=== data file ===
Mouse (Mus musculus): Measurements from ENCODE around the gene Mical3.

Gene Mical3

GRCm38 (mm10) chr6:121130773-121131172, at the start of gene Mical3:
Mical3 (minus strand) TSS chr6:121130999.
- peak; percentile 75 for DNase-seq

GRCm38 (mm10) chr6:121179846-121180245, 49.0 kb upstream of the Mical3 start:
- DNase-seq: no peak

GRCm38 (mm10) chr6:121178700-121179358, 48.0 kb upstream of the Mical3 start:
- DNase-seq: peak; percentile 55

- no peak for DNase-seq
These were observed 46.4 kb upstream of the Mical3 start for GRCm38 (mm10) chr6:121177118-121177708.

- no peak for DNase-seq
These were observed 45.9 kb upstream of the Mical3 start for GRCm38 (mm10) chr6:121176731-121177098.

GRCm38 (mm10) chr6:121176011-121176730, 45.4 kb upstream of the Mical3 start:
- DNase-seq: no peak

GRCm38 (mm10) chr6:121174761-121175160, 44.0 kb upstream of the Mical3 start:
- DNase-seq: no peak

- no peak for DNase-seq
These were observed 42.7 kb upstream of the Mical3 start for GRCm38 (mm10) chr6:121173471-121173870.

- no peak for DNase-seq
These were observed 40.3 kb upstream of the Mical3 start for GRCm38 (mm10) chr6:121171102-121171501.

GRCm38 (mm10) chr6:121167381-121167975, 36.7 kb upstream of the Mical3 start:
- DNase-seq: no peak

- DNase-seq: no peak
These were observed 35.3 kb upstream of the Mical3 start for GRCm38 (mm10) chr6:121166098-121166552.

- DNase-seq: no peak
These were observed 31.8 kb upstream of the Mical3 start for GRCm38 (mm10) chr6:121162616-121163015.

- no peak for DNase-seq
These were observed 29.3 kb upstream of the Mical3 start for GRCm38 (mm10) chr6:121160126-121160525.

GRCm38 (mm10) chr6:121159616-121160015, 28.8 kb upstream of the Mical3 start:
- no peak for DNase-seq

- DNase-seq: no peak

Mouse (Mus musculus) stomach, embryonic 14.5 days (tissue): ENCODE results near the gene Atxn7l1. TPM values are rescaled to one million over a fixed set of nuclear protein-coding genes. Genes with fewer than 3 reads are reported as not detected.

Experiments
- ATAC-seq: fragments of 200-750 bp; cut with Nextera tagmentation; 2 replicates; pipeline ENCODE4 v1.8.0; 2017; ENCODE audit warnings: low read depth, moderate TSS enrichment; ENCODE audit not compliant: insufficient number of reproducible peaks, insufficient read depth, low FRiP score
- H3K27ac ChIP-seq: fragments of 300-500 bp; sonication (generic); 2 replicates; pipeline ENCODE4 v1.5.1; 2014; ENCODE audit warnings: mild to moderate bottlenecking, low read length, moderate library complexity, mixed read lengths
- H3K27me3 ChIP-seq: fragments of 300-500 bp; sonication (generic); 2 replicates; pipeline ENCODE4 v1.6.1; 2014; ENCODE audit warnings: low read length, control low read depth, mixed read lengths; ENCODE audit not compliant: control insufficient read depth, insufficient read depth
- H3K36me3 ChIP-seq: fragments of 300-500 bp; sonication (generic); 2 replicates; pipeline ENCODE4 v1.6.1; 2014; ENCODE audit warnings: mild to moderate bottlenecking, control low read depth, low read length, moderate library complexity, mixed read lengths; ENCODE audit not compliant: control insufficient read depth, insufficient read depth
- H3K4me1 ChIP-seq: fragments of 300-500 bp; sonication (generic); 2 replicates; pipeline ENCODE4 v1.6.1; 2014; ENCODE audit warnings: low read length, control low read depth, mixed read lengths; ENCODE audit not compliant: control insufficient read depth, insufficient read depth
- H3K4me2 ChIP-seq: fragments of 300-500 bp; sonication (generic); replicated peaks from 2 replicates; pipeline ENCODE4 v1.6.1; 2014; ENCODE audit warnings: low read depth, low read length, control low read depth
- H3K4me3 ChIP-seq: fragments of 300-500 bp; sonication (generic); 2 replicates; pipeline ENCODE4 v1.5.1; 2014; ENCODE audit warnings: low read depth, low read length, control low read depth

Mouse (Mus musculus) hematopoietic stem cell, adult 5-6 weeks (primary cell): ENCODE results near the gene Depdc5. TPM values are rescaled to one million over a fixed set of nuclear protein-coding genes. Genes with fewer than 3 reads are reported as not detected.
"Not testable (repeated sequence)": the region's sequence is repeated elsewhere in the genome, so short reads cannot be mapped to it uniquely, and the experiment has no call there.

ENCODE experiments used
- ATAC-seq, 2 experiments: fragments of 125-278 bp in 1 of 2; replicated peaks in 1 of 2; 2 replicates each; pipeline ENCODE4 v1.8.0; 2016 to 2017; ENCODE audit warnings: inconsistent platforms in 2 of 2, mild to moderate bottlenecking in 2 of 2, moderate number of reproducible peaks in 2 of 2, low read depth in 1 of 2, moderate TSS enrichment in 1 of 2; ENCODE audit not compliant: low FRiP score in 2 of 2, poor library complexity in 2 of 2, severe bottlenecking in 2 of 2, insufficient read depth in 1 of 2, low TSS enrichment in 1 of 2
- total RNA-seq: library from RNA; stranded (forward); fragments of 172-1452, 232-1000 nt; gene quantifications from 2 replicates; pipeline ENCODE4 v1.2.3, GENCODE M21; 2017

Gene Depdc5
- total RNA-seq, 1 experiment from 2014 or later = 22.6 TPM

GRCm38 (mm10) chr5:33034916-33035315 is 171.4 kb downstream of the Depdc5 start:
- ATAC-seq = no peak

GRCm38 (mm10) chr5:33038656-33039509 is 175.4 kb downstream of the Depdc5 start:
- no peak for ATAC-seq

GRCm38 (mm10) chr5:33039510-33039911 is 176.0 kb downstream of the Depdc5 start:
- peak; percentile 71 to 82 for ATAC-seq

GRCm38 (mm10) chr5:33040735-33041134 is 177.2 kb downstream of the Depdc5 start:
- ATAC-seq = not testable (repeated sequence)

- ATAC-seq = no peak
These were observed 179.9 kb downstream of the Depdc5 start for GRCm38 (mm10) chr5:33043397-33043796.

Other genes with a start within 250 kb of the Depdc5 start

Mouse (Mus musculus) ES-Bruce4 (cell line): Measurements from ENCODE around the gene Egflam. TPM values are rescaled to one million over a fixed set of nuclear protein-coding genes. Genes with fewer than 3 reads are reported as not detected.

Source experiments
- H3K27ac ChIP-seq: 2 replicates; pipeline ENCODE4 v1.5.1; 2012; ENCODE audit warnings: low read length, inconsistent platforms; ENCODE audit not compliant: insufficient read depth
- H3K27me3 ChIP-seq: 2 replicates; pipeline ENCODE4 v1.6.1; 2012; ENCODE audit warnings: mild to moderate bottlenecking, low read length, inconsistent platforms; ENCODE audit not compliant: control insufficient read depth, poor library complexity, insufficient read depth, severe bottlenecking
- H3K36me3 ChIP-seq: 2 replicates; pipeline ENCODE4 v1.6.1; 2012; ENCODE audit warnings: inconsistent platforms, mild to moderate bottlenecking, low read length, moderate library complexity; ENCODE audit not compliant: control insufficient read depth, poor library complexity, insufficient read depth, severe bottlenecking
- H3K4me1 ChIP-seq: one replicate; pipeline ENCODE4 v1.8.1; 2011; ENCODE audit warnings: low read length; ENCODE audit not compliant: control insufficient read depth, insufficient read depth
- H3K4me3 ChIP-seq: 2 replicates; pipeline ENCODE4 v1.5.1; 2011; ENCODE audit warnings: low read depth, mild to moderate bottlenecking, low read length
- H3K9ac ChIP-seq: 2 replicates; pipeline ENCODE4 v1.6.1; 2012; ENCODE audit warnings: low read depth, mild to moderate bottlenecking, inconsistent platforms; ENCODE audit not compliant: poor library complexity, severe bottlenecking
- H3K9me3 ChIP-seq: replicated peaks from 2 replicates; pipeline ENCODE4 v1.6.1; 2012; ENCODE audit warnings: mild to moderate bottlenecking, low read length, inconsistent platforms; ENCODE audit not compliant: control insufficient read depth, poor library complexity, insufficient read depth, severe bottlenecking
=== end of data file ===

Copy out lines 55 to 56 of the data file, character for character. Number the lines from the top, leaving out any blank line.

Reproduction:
GRCm38 (mm10) chr5:33040735-33041134 is 177.2 kb downstream of the Depdc5 start:
- ATAC-seq = not testable (repeated sequence)